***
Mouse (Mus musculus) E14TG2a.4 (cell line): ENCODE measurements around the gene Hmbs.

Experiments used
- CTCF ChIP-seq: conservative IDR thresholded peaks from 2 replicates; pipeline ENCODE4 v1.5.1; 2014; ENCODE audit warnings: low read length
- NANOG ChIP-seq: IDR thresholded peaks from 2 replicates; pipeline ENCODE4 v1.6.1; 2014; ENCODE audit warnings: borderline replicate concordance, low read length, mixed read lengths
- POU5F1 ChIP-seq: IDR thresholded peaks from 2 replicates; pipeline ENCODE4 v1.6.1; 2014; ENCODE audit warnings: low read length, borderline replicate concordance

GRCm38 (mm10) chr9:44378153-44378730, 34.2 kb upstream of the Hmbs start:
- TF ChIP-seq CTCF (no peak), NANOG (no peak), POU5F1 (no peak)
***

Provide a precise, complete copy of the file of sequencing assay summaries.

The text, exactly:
Mouse (Mus musculus) E14TG2a.4 (cell line): ENCODE measurements around the gene Hmbs.

Experiments used
- CTCF ChIP-seq: conservative IDR thresholded peaks from 2 replicates; pipeline ENCODE4 v1.5.1; 2014; ENCODE audit warnings: low read length
- NANOG ChIP-seq: IDR thresholded peaks from 2 replicates; pipeline ENCODE4 v1.6.1; 2014; ENCODE audit warnings: borderline replicate concordance, low read length, mixed read lengths
- POU5F1 ChIP-seq: IDR thresholded peaks from 2 replicates; pipeline ENCODE4 v1.6.1; 2014; ENCODE audit warnings: low read length, borderline replicate concordance

GRCm38 (mm10) chr9:44378153-44378730, 34.2 kb upstream of the Hmbs start:
- TF ChIP-seq CTCF (no peak), NANOG (no peak), POU5F1 (no peak)